If I go more than 90 days, something that has happened once before, I go up with an instructor to knock off some rust and sure I can still fly the airplane safely. I don’t know how pilots go from October to April without flying and then just go up and do their thing. Yeah, it’s second nature in many respects but it’s still good to knock the rust off with someone you trust. I flew with a new instructor today and she was very complimentary of my skills. I had a couple of things that were rusty, mostly around operation of the G1000 Glass Panel, but otherwise it was a fantastic flight today. I also used the opportunity to really push my personal minimums when it came to windy conditions and it went better than expected.

I guess I really do know how to fly an airplane.

My 2020 aviation goal is to push my limits further and do what I need to do to fly more often. End of story. Full stop.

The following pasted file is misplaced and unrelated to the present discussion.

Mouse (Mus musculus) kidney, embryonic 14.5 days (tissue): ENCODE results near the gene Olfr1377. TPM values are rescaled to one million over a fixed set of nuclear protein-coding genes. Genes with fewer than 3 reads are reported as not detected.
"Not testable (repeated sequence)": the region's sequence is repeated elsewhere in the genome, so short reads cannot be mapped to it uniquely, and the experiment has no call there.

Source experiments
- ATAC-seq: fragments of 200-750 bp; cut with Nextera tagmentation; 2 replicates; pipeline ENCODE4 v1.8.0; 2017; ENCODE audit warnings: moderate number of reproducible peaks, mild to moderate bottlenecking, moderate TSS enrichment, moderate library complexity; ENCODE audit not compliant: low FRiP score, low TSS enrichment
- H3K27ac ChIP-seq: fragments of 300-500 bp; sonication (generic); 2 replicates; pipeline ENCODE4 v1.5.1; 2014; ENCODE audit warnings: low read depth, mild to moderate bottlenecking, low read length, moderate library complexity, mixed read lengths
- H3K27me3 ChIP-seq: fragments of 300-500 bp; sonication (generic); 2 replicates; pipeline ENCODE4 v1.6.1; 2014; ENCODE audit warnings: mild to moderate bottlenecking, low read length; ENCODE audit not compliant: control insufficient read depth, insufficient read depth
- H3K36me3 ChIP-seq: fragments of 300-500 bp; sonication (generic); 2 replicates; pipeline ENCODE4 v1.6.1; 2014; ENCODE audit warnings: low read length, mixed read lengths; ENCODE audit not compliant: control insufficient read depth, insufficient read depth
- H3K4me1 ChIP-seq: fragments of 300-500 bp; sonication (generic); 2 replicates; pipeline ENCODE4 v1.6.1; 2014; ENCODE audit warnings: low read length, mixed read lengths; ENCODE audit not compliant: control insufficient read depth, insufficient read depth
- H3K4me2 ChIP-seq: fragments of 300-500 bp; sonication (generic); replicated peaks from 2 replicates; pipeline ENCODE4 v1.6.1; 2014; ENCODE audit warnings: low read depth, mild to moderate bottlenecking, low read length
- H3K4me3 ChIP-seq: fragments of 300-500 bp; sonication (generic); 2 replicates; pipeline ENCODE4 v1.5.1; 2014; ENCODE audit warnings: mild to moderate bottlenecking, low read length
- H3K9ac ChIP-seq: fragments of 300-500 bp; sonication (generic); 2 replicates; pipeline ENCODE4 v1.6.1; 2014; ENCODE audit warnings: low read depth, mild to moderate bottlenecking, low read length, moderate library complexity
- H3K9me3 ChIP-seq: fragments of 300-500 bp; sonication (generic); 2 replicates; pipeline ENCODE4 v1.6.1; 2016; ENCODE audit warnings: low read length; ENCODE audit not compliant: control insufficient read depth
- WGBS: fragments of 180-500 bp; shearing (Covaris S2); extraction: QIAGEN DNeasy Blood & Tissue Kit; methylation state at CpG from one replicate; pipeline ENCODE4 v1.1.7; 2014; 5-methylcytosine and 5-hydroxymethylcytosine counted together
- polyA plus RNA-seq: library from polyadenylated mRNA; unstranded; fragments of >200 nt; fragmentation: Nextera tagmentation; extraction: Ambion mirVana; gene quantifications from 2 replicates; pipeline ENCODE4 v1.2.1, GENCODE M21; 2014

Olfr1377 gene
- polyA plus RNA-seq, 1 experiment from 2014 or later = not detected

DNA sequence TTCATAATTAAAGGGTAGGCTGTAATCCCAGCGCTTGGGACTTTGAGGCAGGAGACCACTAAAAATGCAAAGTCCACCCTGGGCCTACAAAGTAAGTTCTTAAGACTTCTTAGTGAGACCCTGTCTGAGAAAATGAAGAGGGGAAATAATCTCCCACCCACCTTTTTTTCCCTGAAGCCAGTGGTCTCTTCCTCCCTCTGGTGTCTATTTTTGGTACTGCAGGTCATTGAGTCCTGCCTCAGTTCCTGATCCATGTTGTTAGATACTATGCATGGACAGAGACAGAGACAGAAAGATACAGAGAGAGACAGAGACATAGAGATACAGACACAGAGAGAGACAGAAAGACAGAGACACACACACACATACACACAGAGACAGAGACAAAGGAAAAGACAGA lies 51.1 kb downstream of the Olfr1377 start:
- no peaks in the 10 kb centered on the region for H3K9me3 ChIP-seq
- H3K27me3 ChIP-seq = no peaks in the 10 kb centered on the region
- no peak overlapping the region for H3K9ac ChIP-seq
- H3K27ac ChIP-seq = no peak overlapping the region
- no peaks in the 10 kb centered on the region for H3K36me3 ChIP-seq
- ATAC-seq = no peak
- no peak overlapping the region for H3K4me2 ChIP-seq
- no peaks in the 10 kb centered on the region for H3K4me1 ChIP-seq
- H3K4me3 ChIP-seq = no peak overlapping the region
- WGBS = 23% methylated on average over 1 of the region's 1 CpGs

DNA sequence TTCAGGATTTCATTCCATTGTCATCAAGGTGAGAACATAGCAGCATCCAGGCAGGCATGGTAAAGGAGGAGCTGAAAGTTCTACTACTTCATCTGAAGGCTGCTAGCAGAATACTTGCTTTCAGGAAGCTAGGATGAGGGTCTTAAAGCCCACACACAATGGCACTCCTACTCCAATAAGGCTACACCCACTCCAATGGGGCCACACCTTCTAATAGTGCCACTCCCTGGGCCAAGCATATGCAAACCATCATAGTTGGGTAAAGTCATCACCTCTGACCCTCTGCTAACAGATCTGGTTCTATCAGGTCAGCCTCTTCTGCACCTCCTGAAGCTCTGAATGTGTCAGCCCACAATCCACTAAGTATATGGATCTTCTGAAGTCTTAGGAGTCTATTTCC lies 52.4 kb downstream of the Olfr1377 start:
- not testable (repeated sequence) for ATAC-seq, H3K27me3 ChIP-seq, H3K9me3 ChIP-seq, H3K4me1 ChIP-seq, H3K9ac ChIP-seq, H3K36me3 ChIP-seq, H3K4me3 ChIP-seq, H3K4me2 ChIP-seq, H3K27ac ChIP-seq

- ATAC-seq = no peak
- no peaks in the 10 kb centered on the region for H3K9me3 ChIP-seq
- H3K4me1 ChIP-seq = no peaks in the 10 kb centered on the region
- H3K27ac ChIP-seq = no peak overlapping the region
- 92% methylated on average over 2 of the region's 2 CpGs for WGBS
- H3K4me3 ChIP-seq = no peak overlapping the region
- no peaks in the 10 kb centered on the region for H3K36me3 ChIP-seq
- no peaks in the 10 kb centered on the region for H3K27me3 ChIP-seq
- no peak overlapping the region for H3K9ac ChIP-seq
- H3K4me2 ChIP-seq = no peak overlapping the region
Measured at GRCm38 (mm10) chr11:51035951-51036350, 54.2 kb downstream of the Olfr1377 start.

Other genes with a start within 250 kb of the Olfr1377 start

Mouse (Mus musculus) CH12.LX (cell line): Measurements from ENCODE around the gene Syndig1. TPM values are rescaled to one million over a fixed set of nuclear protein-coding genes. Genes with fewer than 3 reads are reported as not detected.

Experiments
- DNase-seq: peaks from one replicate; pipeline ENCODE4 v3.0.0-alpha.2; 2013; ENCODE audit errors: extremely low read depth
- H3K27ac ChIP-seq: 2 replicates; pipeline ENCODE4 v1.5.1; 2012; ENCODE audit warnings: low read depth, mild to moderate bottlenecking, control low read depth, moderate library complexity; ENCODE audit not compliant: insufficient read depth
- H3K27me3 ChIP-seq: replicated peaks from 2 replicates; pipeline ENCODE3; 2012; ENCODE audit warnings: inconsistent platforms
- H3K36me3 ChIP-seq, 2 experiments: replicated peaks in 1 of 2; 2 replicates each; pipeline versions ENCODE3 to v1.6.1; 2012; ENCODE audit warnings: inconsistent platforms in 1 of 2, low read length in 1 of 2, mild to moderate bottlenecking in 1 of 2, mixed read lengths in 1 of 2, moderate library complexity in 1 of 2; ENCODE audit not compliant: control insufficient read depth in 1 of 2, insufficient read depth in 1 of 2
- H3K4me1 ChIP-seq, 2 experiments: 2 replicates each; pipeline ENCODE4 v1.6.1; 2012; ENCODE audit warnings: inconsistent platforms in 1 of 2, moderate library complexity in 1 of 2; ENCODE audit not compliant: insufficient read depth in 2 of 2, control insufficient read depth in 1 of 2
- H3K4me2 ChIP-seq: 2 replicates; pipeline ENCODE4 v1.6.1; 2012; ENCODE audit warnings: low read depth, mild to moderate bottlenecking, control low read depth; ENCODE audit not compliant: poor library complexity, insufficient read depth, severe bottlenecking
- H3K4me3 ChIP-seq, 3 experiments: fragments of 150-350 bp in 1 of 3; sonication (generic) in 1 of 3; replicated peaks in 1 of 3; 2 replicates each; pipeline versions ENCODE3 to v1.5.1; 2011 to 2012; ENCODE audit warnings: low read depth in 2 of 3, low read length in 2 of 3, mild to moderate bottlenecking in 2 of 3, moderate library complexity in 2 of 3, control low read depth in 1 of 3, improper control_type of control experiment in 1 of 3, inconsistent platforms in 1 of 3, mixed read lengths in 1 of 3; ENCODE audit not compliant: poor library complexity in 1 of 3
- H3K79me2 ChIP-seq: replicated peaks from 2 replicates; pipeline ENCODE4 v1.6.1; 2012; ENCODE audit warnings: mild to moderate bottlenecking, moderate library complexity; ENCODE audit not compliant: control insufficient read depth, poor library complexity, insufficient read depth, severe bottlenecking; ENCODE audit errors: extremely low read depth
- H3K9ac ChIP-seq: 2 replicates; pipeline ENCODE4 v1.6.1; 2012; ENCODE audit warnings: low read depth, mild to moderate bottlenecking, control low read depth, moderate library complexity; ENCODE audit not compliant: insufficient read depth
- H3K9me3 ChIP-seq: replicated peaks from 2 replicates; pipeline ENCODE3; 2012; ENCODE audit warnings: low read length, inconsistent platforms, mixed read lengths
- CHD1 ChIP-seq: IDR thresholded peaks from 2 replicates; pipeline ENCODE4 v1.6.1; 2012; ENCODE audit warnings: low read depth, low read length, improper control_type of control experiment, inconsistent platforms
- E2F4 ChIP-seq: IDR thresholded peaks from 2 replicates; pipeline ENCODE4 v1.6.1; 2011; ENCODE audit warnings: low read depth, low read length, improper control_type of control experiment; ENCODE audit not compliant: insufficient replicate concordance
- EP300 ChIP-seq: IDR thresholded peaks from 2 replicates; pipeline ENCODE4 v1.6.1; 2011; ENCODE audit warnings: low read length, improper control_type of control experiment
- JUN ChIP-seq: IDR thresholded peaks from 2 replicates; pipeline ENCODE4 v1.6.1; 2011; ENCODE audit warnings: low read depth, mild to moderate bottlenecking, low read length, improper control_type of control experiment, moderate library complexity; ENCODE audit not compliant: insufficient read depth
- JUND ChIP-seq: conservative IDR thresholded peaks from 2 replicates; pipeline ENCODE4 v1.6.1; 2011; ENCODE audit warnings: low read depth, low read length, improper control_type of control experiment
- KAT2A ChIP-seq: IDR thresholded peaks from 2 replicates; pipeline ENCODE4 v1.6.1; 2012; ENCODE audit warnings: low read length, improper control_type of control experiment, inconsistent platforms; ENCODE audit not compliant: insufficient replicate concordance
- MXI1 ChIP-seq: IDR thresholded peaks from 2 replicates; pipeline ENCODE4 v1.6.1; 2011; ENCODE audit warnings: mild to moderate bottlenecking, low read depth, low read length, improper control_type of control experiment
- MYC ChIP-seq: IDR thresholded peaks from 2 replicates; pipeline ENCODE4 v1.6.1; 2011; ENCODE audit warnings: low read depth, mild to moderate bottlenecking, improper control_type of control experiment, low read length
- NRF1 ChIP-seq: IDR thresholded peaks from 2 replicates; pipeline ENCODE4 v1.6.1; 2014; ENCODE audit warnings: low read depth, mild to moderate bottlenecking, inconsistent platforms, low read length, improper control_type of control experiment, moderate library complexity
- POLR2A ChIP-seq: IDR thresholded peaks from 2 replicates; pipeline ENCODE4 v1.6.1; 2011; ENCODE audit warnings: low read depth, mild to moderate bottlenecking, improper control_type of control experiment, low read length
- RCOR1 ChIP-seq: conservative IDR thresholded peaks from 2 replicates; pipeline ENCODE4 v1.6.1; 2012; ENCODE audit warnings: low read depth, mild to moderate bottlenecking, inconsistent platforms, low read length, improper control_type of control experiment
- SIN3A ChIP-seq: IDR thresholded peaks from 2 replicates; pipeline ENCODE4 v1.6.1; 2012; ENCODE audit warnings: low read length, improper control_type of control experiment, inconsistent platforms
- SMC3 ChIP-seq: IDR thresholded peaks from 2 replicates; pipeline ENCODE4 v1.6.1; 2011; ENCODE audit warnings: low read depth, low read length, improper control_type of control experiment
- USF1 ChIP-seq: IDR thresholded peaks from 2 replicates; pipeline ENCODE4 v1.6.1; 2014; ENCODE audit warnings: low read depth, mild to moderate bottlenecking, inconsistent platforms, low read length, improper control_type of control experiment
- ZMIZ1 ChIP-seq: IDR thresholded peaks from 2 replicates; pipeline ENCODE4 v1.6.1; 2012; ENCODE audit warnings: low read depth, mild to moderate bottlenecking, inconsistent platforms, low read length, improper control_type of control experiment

Flight.

Today was an intense day at work. Daydreaming about past flights got me through it.

Here is a picture of me from August 2014. At the time I was still a student pilot and my instructor signed me off for a solo flight to an EAA Pancake Breakfast at KFZY. I vividly recall the entire flight; Earl followed along in the car, listening to my radio calls on a handheld radio.

This flight was the first time I squeaked the tires on landing. It was an awesome day.

UA 848.

Unknown airport

We are on United Flight 848 from O’Hare to Orlando. The whole family is along for the ride and the four of us are in row two of this Boeing 737-900. We are spending the week at Walt Disney World; the house sitter has been installed to keep Truman company while we’re gone.